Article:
For years residents and business owners have warned City Council members that exempting homeless vagrants from laws that everyone else is expected to follow was making the city a magnet for meth and heroin addicts. Instead the City Council keeps doubling down. In just the last ten days, Councilmember Teresa Mosqueda (who voted with Sawant to keep the head tax) has talked favorably of buying a heroin injection van that would cost more than $2.5 million to operate annually. She is inspired by the Insite supervised heroin injection site in Vancouver, British Columbia, but it’s not clear why. In 2010 about 200 people a year died of drug overdoses in British Columbia. Last year: over 1,400.
Then a couple days later Councilmember Sally Bagshaw, who once suggested reopening “The Jungle,” opined that perhaps heroin could be supplied to some addicts. She later posted a statement that she had meant that she wanted to explore the thinking of other cities that supply heroin but doesn't support idea for Seattle. But, after all, if we don’t want addicts risking overdose, shouldn’t we also ensure that their smack isn’t laced with fentanyl that could kill them? How better to do that than by supplying them the heroin? (By the way, isn’t all this a felony?)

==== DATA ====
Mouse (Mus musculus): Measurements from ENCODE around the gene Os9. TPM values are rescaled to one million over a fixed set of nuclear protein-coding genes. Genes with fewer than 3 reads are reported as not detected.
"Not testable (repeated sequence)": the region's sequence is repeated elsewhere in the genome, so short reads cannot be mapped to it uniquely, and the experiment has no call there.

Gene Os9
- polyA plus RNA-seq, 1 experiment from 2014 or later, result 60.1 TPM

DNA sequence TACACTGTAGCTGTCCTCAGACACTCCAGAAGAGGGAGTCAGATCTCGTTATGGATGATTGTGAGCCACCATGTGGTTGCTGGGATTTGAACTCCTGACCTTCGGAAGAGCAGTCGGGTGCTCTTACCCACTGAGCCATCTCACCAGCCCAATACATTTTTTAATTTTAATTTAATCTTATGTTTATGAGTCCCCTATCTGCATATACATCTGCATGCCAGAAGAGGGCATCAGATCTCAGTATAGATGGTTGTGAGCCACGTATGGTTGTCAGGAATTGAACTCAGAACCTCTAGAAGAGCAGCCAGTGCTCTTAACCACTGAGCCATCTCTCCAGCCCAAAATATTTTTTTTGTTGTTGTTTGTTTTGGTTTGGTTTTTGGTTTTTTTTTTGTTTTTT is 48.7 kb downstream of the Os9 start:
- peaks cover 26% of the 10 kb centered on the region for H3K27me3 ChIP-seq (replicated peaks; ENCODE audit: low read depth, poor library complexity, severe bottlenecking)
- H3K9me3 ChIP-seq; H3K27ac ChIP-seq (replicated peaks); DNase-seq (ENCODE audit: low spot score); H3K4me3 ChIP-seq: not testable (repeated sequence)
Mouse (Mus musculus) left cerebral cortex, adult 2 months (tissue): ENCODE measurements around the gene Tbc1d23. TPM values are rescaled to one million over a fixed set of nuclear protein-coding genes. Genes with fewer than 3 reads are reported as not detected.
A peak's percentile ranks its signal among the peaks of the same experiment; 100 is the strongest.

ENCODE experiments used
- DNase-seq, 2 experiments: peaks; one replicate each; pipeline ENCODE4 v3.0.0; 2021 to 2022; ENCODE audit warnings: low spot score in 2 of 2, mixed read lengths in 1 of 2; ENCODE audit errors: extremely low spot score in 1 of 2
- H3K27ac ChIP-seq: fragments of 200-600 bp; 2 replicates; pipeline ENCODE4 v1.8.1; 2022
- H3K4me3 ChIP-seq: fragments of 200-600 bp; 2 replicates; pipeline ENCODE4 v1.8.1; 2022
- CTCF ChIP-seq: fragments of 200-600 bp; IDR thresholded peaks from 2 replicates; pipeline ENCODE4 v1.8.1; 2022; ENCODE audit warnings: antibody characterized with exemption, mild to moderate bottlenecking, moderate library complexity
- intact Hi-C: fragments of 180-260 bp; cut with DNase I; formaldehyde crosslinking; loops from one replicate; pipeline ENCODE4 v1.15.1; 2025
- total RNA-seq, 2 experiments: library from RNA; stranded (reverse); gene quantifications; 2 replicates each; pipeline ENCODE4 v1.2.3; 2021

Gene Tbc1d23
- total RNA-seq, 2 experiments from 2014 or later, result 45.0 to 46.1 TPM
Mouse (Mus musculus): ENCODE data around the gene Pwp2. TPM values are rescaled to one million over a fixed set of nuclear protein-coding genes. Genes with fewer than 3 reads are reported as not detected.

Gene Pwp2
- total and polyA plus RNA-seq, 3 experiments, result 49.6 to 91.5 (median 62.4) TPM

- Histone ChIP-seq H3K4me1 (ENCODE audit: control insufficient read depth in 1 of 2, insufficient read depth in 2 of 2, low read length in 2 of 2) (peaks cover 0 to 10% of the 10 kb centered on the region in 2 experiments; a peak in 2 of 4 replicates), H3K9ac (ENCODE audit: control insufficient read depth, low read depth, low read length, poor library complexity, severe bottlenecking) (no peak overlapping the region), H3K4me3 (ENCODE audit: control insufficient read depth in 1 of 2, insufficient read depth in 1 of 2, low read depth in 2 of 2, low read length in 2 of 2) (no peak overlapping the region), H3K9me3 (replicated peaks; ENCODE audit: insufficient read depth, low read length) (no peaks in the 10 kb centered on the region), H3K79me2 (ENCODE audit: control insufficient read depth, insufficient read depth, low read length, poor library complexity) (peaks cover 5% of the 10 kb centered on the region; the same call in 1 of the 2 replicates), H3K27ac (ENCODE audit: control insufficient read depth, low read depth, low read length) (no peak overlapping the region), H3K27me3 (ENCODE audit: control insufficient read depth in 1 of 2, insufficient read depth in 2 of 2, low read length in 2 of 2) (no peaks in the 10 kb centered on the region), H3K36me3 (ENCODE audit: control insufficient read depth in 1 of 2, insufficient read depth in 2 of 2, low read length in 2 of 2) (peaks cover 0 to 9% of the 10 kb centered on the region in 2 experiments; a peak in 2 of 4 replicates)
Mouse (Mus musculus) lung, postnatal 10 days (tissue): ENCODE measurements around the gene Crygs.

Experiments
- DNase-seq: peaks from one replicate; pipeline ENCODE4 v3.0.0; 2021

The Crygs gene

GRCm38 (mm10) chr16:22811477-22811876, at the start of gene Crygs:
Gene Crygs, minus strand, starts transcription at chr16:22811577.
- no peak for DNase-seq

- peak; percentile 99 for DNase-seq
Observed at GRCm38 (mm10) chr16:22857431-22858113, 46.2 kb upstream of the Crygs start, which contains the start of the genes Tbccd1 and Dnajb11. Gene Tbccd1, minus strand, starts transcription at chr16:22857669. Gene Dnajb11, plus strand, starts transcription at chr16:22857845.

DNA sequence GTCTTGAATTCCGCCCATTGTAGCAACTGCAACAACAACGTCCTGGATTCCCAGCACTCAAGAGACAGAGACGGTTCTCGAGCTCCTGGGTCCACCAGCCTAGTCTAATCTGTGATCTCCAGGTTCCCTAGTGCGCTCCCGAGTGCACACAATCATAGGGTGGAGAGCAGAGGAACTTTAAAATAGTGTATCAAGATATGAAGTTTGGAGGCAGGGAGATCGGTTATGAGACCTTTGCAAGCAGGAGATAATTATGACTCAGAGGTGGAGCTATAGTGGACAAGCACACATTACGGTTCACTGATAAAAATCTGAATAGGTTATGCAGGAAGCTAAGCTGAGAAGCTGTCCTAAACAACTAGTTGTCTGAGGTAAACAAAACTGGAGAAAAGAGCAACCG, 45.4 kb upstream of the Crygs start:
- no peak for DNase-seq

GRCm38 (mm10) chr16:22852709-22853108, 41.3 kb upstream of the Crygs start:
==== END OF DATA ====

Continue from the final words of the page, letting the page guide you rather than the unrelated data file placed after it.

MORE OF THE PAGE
Until laws against illegal camping, illegal RVs, being drunk or high in public, using sidewalks and other people’s property to defecate, littering, possessing stolen property, using drugs, trespassing, etc., are enforced, the problem will grow. How do we know? Because it’s been happening pretty much everywhere in this city, which explains the widespread anger. Yet the council still thinks it’s all about more money.
Thanks to the referendum organized against the head tax, a citywide coalition now exists to organize, fund and staff a reform slate of new candidates to challenge all seven of the incumbent council members running in next year’s election. As the head tax fight well illustrates, a showdown over the values that will guide this city is long overdue.
This article has been updated to note Councilmember Bagshaw's posting of a clarification of her thinking on supplying drugs.